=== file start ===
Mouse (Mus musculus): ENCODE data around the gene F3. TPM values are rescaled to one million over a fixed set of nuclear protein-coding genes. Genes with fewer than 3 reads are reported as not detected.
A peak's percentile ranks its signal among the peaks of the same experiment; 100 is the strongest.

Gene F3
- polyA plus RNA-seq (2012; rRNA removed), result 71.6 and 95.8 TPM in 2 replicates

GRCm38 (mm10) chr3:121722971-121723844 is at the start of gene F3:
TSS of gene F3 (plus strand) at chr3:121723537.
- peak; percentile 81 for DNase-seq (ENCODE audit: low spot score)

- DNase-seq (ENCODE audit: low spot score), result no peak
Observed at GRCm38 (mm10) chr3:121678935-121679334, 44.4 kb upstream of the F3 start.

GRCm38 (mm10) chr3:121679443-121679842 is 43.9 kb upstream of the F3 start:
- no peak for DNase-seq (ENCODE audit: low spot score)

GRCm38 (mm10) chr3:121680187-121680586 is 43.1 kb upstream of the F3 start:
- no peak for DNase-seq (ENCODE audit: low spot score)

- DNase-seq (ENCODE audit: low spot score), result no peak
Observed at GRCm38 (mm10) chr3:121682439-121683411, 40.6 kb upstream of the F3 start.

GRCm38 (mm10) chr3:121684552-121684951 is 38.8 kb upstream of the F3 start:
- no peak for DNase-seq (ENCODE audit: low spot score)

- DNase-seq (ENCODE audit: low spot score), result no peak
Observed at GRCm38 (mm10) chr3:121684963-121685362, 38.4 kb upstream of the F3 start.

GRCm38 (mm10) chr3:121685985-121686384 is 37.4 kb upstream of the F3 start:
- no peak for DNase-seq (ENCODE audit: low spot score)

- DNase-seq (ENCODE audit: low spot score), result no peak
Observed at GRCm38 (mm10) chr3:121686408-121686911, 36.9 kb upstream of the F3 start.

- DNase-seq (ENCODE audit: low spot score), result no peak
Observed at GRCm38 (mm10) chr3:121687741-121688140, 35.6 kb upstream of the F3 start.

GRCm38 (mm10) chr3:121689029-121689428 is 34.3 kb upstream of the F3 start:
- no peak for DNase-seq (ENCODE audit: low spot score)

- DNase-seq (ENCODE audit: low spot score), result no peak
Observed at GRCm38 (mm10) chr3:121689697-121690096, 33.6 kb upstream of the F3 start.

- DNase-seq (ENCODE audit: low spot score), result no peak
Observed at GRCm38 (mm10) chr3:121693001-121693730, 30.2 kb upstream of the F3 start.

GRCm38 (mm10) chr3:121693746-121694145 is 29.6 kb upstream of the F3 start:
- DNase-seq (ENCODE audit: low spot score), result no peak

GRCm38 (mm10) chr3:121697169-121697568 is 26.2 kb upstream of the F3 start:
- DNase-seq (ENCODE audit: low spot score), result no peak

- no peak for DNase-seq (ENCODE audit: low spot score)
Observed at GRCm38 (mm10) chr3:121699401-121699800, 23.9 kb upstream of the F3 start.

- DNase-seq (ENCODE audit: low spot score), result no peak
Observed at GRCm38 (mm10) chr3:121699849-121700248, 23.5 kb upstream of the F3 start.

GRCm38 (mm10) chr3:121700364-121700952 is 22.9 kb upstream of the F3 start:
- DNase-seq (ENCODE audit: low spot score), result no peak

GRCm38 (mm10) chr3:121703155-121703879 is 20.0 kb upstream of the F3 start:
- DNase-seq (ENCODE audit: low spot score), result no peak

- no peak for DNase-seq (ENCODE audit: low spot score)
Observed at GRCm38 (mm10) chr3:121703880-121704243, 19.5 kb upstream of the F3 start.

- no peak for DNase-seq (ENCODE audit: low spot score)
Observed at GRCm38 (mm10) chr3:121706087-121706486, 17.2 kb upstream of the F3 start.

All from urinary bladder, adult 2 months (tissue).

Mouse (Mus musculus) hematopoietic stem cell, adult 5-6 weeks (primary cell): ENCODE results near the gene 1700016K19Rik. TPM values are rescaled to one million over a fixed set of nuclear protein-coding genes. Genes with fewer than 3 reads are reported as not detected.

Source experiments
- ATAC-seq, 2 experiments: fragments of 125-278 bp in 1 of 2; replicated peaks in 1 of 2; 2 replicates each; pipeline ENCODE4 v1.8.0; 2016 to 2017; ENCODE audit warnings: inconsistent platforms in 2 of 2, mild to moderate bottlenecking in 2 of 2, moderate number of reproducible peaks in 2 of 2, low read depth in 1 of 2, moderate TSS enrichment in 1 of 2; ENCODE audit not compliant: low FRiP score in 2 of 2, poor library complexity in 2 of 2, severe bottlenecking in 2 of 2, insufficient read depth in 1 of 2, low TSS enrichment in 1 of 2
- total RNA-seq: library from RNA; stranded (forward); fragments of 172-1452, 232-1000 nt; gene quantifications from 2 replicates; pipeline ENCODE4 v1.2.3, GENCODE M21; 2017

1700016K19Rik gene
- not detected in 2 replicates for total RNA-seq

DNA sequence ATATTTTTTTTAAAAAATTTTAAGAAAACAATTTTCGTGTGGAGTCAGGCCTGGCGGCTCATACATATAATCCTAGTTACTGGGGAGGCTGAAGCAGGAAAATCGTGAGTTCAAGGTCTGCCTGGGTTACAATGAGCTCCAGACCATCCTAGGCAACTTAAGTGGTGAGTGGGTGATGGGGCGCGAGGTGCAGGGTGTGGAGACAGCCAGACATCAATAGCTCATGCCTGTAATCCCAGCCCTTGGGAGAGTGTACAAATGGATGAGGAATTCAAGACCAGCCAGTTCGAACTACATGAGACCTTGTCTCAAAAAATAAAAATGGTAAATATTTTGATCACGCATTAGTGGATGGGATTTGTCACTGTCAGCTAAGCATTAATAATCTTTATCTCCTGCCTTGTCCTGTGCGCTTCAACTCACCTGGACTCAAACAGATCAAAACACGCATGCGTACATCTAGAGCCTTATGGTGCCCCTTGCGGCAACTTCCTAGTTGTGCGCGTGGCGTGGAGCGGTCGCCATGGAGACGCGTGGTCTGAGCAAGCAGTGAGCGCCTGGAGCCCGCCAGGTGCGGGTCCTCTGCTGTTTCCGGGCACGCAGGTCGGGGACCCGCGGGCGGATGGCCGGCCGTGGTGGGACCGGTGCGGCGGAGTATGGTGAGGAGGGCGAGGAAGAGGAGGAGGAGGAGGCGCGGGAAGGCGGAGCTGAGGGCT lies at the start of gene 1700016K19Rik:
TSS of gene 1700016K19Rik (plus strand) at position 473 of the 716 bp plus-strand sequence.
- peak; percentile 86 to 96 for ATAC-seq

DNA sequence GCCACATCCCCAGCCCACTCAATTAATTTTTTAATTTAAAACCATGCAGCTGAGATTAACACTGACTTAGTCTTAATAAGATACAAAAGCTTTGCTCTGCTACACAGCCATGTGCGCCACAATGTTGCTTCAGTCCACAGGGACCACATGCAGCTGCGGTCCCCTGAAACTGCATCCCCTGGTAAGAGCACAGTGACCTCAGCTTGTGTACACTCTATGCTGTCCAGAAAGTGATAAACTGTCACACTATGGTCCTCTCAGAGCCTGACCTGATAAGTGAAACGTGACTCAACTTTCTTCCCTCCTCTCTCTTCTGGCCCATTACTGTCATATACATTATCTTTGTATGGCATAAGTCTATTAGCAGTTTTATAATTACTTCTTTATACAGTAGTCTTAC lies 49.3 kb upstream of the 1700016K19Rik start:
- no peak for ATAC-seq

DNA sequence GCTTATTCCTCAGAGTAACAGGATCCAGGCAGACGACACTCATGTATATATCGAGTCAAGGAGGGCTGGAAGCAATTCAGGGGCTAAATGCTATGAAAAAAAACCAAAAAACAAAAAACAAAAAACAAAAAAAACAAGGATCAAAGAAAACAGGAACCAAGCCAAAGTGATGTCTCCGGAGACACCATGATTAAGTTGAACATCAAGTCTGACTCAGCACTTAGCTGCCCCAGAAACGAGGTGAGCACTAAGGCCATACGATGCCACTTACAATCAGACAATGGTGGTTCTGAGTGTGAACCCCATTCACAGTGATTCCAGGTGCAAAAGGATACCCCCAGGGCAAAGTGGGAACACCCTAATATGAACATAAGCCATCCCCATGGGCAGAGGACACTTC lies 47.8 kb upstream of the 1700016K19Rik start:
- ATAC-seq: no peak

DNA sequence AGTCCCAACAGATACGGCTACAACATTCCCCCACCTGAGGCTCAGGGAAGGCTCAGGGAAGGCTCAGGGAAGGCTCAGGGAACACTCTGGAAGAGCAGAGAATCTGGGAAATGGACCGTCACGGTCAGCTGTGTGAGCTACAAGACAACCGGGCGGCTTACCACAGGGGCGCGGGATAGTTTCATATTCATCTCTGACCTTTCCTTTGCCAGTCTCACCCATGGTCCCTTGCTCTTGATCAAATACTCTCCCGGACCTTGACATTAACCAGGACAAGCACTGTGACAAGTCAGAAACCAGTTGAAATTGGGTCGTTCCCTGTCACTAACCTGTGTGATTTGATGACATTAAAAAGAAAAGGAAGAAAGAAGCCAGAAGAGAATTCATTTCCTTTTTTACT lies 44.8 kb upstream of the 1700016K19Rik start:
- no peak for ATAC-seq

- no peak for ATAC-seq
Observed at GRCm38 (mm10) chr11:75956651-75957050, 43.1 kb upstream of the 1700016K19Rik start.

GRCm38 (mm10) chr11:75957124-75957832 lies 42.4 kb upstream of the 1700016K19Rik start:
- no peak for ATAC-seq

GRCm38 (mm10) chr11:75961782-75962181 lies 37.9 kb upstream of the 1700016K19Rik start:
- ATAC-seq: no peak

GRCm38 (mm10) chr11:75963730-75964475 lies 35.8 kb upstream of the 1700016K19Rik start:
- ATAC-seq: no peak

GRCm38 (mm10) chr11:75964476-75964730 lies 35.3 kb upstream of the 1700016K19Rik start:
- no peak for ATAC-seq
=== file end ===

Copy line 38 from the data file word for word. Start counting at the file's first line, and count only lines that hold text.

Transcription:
- DNase-seq (ENCODE audit: low spot score), result no peak